In this case, plaintiffs' counsel did not comply with either the spirit or the letter of the Local Rules. On January 12, 2015, plaintiffs' counsel sent an email soliciting defendants' counsel's "position on moving to amend to ad Scott Vinje as a named defendant." First Miller Decl. Ex. 1. Defendants' counsel responded the following day that he "would need to see the amended complaint first... but it seems time-barred." Id . On February 24, 2015, when the parties were discussing the possible extension of discovery deadlines, plaintiffs requested that defendants stipulate to allowing them until the end of discovery to amend the complaint "to add defendants to replace the John Does." First Miller Decl. Ex. 2, at 2. Defendants' counsel declined: "I've though a lot about this because I'd like to find ways to make this case less complicated and adversarial, but I can't agree to extend the deadline to amend pleadings [as] I disagree with your analysis of the law surrounding john does and relation back." Id. at 1. Plaintiffs' counsel then informed defendants' counsel that she would "file a motion to amend naming all of the 2 dozen or so officers who participated." Id . Without further discussing the matter with defendants, plaintiffs filed their motion to amend on February 25, 2015.

Thus, as defendants note, plaintiffs' counsel "never provided a proposed amended complaint, never called defense counsel, never disclosed who the defendants would be, what the claims would be, or provided defense counsel any opportunity to discuss why plaintiffs felt the need to make this case so unnecessarily complex... [she] simply announced what she intended to do [and then] remain[ed] silent for a day and a half [before filing] her motion at midnight on the day it was due." First Miller Decl. ¶ 4. Ordinarily, the Court would deny plaintiffs' motion without prejudice under these circumstances. However, following such a procedure is unlikely to a represent an efficient expenditure of both the Court's and the parties' time; defendants raised this matter in their opposition and were granted leave to file a surreply to respond to, amongst other things, plaintiffs' assertion that LR 7-1 was met. As a result, both the underlying motion and issues related to conferral are fully briefed, such that no benefit would be obtained by denying plaintiffs' motion on this basis.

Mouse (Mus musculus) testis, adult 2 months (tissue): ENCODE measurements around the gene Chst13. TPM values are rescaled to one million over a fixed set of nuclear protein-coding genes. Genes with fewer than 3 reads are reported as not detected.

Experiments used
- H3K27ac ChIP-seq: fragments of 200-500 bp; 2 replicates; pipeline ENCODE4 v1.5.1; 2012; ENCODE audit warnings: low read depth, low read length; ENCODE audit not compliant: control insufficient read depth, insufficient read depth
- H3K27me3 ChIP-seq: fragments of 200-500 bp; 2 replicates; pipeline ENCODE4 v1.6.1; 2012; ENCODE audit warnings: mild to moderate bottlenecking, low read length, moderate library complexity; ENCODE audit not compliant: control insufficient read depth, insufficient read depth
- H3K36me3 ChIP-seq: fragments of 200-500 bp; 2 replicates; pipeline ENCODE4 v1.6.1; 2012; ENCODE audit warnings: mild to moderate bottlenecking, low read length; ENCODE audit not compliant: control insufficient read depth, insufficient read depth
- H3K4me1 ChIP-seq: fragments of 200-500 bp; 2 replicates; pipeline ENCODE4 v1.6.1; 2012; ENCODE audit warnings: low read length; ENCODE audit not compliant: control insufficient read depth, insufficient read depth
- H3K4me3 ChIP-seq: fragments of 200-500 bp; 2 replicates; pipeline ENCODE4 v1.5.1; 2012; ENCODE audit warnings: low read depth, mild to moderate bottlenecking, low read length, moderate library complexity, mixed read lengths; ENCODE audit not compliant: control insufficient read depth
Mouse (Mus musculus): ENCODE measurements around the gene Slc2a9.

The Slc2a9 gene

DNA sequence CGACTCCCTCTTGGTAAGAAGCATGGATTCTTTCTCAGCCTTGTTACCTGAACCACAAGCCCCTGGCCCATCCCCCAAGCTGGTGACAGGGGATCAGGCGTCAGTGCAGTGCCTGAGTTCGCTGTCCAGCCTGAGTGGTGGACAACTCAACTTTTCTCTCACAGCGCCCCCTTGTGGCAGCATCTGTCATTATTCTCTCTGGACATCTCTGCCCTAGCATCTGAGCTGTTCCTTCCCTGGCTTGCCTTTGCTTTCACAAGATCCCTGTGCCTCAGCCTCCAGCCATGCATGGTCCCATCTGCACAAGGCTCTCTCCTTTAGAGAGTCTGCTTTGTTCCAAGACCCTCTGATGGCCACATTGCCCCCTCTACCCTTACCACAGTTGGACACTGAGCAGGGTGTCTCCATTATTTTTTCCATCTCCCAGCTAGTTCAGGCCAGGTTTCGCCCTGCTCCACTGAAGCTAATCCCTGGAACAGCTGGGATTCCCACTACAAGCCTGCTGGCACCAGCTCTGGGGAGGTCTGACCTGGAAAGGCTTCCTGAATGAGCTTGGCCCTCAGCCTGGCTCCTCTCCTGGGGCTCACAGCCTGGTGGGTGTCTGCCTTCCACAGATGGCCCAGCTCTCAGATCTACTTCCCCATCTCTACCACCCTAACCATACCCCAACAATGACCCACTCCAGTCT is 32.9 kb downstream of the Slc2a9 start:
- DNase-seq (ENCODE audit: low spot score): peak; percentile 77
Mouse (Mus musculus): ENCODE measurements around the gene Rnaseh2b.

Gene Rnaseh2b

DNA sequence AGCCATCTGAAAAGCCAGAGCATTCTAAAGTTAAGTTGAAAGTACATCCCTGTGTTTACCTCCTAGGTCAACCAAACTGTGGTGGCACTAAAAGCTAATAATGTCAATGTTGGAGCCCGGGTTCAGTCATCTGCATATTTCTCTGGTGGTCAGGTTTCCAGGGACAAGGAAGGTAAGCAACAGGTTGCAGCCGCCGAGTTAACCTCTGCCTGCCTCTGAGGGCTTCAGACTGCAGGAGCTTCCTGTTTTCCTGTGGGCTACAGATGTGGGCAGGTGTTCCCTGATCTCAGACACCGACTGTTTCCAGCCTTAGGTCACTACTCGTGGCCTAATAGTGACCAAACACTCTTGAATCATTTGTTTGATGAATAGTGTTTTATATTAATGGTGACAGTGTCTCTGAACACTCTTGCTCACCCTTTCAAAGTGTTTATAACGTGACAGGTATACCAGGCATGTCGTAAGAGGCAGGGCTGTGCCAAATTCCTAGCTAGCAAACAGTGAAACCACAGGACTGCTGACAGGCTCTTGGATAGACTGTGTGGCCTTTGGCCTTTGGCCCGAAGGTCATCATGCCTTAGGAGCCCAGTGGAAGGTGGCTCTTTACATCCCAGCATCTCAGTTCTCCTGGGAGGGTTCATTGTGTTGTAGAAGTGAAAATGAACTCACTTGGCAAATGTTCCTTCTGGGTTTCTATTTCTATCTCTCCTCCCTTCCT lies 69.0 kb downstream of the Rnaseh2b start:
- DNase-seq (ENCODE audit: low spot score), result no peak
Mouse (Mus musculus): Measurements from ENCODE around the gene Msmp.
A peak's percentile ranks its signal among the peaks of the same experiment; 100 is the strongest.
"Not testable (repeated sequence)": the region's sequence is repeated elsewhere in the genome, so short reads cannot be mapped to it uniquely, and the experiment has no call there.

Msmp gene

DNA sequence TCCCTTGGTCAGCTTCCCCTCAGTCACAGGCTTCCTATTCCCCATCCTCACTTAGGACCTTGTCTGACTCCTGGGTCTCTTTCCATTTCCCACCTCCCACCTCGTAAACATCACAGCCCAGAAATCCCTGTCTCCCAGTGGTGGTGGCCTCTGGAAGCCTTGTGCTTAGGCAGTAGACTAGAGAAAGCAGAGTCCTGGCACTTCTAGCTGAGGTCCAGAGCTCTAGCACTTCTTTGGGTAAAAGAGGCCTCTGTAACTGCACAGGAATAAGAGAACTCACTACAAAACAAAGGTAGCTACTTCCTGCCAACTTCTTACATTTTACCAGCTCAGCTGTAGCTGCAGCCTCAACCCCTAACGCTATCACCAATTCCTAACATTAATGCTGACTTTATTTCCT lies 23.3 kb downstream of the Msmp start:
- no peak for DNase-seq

II. Relation Back

It is undisputed that plaintiffs' cause of action arose on January 11, 2013. Compl. ¶ 13; PAC ¶ 13; Bergquist Decl. Ex. 1. It is also undisputed that plaintiffs' complaint was filed prior to January 11, 2015. See Sain v. City of Bend, 309 F.3d 1134, 1139 (9th Cir. 2004) (42 U.S.C. § 1983 claims are subject to a two year statute of limitations in Oregon) (citing Or. Rev. Stat. § 12.110). Further, it is undisputed that plaintiffs moved to amend outside of the statutory limitations period, such that the PAC is timely only if it relates back to the original pleading. Where, as here, "the limitations period derives from state law, [the court must] consider both federal and state law and employ whichever affords the more permissive' relation back standard." Butler, 766 F.3d at 1199-1201 (citation omitted).

A. Federal Standard

To relate back under federal law: